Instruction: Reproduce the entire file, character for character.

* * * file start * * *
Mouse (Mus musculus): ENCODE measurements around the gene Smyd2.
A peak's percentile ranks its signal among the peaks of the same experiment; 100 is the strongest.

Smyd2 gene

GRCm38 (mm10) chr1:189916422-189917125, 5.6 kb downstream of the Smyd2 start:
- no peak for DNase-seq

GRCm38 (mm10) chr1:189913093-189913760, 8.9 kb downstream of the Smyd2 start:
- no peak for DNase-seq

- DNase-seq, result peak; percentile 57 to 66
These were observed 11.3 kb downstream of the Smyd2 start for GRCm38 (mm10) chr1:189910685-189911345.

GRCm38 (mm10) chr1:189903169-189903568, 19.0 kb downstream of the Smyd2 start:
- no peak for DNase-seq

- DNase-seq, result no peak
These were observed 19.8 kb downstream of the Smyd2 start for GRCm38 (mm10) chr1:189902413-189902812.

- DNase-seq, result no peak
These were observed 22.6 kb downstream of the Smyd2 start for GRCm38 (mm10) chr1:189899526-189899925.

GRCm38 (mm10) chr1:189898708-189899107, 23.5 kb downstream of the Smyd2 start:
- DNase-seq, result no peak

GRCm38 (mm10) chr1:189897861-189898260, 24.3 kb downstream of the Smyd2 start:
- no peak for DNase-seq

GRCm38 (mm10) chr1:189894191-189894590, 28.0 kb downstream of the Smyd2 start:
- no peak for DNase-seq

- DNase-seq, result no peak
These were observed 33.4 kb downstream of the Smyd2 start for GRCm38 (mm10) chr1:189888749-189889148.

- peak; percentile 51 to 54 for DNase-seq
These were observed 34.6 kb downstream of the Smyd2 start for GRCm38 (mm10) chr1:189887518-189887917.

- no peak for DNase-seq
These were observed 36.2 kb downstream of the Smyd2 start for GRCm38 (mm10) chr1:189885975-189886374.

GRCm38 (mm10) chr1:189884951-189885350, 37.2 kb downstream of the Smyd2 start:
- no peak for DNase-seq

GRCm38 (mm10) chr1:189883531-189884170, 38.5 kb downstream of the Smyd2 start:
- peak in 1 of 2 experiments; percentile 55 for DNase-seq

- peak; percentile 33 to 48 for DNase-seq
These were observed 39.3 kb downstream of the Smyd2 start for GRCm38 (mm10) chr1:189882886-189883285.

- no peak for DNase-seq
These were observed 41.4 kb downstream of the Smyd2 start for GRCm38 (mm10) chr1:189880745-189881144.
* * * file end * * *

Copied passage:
Mouse (Mus musculus): ENCODE measurements around the gene Smyd2.
A peak's percentile ranks its signal among the peaks of the same experiment; 100 is the strongest.

Smyd2 gene

GRCm38 (mm10) chr1:189916422-189917125, 5.6 kb downstream of the Smyd2 start:
- no peak for DNase-seq

GRCm38 (mm10) chr1:189913093-189913760, 8.9 kb downstream of the Smyd2 start:
- no peak for DNase-seq

- DNase-seq, result peak; percentile 57 to 66
These were observed 11.3 kb downstream of the Smyd2 start for GRCm38 (mm10) chr1:189910685-189911345.

GRCm38 (mm10) chr1:189903169-189903568, 19.0 kb downstream of the Smyd2 start:
- no peak for DNase-seq

- DNase-seq, result no peak
These were observed 19.8 kb downstream of the Smyd2 start for GRCm38 (mm10) chr1:189902413-189902812.

- DNase-seq, result no peak
These were observed 22.6 kb downstream of the Smyd2 start for GRCm38 (mm10) chr1:189899526-189899925.

GRCm38 (mm10) chr1:189898708-189899107, 23.5 kb downstream of the Smyd2 start:
- DNase-seq, result no peak

GRCm38 (mm10) chr1:189897861-189898260, 24.3 kb downstream of the Smyd2 start:
- no peak for DNase-seq

GRCm38 (mm10) chr1:189894191-189894590, 28.0 kb downstream of the Smyd2 start:
- no peak for DNase-seq

- DNase-seq, result no peak
These were observed 33.4 kb downstream of the Smyd2 start for GRCm38 (mm10) chr1:189888749-189889148.

- peak; percentile 51 to 54 for DNase-seq
These were observed 34.6 kb downstream of the Smyd2 start for GRCm38 (mm10) chr1:189887518-189887917.

- no peak for DNase-seq
These were observed 36.2 kb downstream of the Smyd2 start for GRCm38 (mm10) chr1:189885975-189886374.

GRCm38 (mm10) chr1:189884951-189885350, 37.2 kb downstream of the Smyd2 start:
- no peak for DNase-seq

GRCm38 (mm10) chr1:189883531-189884170, 38.5 kb downstream of the Smyd2 start:
- peak in 1 of 2 experiments; percentile 55 for DNase-seq

- peak; percentile 33 to 48 for DNase-seq
These were observed 39.3 kb downstream of the Smyd2 start for GRCm38 (mm10) chr1:189882886-189883285.

- no peak for DNase-seq
These were observed 41.4 kb downstream of the Smyd2 start for GRCm38 (mm10) chr1:189880745-189881144.